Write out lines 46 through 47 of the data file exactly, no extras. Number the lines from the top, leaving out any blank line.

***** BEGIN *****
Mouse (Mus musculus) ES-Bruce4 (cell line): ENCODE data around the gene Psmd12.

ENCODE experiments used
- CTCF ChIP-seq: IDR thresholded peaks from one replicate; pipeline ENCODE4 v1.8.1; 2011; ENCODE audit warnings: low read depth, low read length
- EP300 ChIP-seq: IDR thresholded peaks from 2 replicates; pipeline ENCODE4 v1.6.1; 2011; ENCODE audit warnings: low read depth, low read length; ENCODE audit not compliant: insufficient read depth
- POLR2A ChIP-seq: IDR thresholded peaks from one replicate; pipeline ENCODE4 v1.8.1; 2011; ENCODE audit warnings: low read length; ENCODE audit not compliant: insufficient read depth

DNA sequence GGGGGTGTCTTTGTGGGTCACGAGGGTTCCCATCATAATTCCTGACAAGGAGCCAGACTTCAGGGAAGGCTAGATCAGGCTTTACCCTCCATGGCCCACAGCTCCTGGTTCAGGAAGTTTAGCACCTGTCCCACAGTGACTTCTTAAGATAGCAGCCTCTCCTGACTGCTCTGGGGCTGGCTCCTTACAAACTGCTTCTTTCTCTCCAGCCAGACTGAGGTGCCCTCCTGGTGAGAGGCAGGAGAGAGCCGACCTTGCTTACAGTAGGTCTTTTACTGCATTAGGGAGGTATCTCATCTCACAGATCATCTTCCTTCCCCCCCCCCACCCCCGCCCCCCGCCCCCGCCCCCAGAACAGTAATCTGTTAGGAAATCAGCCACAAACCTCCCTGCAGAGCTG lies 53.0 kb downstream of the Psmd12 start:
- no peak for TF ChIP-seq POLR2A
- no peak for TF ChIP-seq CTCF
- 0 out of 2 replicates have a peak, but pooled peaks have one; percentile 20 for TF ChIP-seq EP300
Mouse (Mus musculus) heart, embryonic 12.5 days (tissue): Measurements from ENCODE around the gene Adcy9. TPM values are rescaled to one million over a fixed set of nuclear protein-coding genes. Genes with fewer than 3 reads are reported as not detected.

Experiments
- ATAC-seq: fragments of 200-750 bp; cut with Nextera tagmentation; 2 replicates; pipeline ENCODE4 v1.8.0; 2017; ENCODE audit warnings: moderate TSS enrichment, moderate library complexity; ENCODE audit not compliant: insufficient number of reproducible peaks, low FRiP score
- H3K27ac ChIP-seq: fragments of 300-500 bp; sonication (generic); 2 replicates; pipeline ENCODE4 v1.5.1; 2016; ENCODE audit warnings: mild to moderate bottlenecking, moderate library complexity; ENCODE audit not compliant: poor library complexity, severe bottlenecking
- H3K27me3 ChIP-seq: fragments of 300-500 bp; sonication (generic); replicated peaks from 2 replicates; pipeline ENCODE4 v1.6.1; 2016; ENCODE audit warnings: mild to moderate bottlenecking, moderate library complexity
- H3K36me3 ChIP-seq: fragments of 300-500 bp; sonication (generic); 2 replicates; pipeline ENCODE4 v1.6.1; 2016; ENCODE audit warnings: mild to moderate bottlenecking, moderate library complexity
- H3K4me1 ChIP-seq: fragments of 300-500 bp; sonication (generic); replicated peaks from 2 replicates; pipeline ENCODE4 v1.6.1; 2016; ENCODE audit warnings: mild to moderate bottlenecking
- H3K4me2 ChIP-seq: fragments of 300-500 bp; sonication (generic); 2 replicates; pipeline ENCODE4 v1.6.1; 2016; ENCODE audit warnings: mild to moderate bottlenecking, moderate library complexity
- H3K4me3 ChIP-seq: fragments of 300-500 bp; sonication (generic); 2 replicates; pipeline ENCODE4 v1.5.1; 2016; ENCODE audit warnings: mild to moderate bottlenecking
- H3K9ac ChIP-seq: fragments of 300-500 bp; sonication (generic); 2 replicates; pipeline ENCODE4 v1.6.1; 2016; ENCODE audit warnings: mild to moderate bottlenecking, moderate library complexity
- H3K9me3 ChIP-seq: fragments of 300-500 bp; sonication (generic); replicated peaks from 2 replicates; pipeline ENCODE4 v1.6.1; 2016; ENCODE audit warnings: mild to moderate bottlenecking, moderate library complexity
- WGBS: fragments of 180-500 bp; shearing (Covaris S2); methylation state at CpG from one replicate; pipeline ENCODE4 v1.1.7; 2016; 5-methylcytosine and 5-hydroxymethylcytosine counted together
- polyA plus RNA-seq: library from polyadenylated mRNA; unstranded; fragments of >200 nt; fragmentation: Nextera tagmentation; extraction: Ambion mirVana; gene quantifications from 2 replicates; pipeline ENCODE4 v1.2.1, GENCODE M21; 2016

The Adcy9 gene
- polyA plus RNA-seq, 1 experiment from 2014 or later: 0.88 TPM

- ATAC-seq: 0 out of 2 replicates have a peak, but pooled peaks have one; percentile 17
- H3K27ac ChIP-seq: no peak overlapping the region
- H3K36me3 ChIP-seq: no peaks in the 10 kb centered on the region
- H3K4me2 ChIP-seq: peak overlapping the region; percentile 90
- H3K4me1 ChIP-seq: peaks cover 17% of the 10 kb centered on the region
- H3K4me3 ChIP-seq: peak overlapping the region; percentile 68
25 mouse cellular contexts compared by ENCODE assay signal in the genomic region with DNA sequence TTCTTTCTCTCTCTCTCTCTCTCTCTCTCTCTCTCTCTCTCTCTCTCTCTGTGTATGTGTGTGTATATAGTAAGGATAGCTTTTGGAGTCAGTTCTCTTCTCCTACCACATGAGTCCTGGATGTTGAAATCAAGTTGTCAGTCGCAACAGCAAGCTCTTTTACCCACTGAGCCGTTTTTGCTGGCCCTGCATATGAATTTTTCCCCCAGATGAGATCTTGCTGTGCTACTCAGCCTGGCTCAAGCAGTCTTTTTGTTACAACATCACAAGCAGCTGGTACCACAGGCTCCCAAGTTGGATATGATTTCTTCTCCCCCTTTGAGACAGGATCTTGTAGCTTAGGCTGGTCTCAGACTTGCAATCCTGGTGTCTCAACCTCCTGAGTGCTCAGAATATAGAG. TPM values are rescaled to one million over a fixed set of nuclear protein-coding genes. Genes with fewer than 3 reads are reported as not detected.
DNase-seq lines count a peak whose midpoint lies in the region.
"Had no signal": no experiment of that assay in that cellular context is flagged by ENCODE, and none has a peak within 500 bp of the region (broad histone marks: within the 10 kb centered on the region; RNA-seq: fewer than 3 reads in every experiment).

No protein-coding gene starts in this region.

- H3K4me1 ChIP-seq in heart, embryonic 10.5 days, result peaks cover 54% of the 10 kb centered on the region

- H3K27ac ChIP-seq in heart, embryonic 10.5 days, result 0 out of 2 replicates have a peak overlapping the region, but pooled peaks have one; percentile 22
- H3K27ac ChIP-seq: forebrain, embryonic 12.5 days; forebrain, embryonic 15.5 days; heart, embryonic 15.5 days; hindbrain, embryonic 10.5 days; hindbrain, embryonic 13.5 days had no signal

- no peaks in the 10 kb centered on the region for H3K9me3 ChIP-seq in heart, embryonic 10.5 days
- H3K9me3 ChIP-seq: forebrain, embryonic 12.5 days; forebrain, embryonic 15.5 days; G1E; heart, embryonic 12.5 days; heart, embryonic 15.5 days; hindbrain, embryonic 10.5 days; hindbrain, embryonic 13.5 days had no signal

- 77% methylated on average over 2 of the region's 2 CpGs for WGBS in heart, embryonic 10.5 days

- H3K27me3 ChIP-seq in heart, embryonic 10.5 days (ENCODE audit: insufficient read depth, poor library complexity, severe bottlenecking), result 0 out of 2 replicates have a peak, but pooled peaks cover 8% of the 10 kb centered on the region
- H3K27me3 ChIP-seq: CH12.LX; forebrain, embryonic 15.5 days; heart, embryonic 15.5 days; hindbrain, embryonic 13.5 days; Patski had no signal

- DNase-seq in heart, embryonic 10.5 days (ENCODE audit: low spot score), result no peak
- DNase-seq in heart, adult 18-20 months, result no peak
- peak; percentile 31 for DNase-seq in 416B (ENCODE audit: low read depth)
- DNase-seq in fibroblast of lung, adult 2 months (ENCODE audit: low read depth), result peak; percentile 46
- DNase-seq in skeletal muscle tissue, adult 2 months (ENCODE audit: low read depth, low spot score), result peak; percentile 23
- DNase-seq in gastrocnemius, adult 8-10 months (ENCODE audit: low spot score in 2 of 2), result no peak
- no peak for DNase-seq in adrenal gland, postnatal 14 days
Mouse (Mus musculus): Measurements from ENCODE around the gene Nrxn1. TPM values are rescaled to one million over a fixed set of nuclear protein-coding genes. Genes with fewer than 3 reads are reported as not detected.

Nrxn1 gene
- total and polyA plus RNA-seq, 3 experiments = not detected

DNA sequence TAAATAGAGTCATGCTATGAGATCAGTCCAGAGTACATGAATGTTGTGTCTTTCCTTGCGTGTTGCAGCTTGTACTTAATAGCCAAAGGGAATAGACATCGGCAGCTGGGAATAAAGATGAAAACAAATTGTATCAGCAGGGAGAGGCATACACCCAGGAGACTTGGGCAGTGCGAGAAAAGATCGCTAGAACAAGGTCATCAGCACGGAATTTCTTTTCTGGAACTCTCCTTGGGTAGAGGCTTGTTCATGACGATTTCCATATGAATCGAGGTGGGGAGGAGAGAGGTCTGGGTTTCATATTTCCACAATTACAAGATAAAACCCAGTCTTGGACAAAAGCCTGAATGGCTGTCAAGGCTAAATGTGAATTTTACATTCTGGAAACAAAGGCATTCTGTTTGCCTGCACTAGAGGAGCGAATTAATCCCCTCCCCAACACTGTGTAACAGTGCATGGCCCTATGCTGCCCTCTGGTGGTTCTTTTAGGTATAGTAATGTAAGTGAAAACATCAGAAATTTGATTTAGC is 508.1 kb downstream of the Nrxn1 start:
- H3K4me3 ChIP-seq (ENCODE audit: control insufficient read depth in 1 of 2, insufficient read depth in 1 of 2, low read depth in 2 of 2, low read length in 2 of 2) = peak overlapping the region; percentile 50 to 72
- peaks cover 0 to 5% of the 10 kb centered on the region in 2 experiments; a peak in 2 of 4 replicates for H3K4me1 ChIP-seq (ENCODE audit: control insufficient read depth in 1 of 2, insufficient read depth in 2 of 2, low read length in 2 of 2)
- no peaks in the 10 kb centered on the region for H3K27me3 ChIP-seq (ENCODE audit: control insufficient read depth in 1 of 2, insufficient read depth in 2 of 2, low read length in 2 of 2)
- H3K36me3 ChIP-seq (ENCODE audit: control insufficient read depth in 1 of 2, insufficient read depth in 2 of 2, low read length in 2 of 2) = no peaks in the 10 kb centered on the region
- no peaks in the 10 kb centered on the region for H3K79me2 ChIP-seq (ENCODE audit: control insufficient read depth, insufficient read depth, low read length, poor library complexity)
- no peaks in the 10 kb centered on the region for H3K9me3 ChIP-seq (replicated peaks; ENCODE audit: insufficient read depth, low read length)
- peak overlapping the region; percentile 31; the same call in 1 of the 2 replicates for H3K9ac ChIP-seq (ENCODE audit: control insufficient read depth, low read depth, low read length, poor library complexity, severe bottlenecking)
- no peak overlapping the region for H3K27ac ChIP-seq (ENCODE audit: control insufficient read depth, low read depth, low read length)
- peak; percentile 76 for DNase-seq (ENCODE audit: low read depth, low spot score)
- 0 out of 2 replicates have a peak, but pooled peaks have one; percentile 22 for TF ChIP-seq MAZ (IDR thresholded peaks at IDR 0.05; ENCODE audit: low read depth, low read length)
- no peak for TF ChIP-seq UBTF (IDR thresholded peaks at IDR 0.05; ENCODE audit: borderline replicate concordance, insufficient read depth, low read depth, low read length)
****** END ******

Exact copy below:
- DNase-seq in fibroblast of lung, adult 2 months (ENCODE audit: low read depth), result peak; percentile 46
- DNase-seq in skeletal muscle tissue, adult 2 months (ENCODE audit: low read depth, low spot score), result peak; percentile 23